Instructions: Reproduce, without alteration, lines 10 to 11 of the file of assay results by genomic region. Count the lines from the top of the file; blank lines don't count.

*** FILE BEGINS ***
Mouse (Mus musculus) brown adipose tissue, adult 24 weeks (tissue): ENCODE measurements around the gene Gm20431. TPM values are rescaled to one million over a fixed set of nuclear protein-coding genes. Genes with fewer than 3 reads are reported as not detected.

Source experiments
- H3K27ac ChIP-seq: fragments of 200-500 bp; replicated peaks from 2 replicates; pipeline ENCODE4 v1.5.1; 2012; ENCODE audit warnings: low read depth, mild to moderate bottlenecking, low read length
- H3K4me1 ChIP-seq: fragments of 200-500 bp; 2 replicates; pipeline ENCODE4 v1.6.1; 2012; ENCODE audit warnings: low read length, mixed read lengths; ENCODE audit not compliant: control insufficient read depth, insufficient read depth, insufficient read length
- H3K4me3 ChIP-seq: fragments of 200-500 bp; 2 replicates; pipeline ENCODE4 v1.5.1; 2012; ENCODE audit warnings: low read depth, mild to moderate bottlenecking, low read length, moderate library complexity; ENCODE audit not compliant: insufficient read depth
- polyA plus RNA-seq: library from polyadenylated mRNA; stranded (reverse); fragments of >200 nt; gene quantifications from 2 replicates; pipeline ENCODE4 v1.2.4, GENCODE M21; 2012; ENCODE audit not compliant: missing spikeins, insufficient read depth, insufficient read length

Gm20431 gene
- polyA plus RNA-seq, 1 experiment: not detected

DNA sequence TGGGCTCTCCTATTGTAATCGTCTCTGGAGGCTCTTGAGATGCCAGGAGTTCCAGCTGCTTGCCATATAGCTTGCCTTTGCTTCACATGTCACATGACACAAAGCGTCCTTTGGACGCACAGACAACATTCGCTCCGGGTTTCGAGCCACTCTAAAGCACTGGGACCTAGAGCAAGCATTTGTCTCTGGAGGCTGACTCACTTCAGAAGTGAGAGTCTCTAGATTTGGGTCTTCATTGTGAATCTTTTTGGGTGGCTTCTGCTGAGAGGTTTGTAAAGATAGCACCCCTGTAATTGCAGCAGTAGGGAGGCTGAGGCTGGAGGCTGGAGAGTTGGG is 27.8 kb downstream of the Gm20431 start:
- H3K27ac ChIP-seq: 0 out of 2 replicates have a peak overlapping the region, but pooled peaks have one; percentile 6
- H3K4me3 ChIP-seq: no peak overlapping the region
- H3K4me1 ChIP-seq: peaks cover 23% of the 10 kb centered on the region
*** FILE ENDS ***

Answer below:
- H3K27ac ChIP-seq: 0 out of 2 replicates have a peak overlapping the region, but pooled peaks have one; percentile 6
- H3K4me3 ChIP-seq: no peak overlapping the region